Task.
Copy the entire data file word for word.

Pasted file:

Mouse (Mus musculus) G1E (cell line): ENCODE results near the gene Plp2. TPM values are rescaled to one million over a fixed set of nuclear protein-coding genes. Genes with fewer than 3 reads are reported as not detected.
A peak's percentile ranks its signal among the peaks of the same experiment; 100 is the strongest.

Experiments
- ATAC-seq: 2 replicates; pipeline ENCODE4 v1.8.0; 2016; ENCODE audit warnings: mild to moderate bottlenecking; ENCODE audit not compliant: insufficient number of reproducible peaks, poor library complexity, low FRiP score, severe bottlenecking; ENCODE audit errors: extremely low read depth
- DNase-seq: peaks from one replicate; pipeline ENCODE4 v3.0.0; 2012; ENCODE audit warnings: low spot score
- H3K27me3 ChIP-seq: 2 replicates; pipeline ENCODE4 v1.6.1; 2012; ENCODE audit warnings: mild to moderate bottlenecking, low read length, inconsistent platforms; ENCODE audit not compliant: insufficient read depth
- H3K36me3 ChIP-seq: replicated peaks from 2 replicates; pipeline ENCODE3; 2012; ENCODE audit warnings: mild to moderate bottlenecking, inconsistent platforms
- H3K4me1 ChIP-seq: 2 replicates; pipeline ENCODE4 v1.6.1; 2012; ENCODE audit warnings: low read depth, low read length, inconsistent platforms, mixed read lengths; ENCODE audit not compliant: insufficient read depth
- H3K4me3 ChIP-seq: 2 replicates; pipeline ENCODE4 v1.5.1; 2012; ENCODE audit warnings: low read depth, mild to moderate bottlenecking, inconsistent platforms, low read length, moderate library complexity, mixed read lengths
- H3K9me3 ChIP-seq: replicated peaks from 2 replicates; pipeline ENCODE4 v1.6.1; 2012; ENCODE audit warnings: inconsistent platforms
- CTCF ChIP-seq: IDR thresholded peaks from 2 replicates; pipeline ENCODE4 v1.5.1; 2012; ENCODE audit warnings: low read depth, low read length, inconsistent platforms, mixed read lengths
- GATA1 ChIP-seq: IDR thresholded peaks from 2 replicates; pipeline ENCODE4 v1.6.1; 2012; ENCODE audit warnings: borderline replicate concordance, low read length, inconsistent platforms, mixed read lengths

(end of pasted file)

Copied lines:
Mouse (Mus musculus) G1E (cell line): ENCODE results near the gene Plp2. TPM values are rescaled to one million over a fixed set of nuclear protein-coding genes. Genes with fewer than 3 reads are reported as not detected.
A peak's percentile ranks its signal among the peaks of the same experiment; 100 is the strongest.

Experiments
- ATAC-seq: 2 replicates; pipeline ENCODE4 v1.8.0; 2016; ENCODE audit warnings: mild to moderate bottlenecking; ENCODE audit not compliant: insufficient number of reproducible peaks, poor library complexity, low FRiP score, severe bottlenecking; ENCODE audit errors: extremely low read depth
- DNase-seq: peaks from one replicate; pipeline ENCODE4 v3.0.0; 2012; ENCODE audit warnings: low spot score
- H3K27me3 ChIP-seq: 2 replicates; pipeline ENCODE4 v1.6.1; 2012; ENCODE audit warnings: mild to moderate bottlenecking, low read length, inconsistent platforms; ENCODE audit not compliant: insufficient read depth
- H3K36me3 ChIP-seq: replicated peaks from 2 replicates; pipeline ENCODE3; 2012; ENCODE audit warnings: mild to moderate bottlenecking, inconsistent platforms
- H3K4me1 ChIP-seq: 2 replicates; pipeline ENCODE4 v1.6.1; 2012; ENCODE audit warnings: low read depth, low read length, inconsistent platforms, mixed read lengths; ENCODE audit not compliant: insufficient read depth
- H3K4me3 ChIP-seq: 2 replicates; pipeline ENCODE4 v1.5.1; 2012; ENCODE audit warnings: low read depth, mild to moderate bottlenecking, inconsistent platforms, low read length, moderate library complexity, mixed read lengths
- H3K9me3 ChIP-seq: replicated peaks from 2 replicates; pipeline ENCODE4 v1.6.1; 2012; ENCODE audit warnings: inconsistent platforms
- CTCF ChIP-seq: IDR thresholded peaks from 2 replicates; pipeline ENCODE4 v1.5.1; 2012; ENCODE audit warnings: low read depth, low read length, inconsistent platforms, mixed read lengths
- GATA1 ChIP-seq: IDR thresholded peaks from 2 replicates; pipeline ENCODE4 v1.6.1; 2012; ENCODE audit warnings: borderline replicate concordance, low read length, inconsistent platforms, mixed read lengths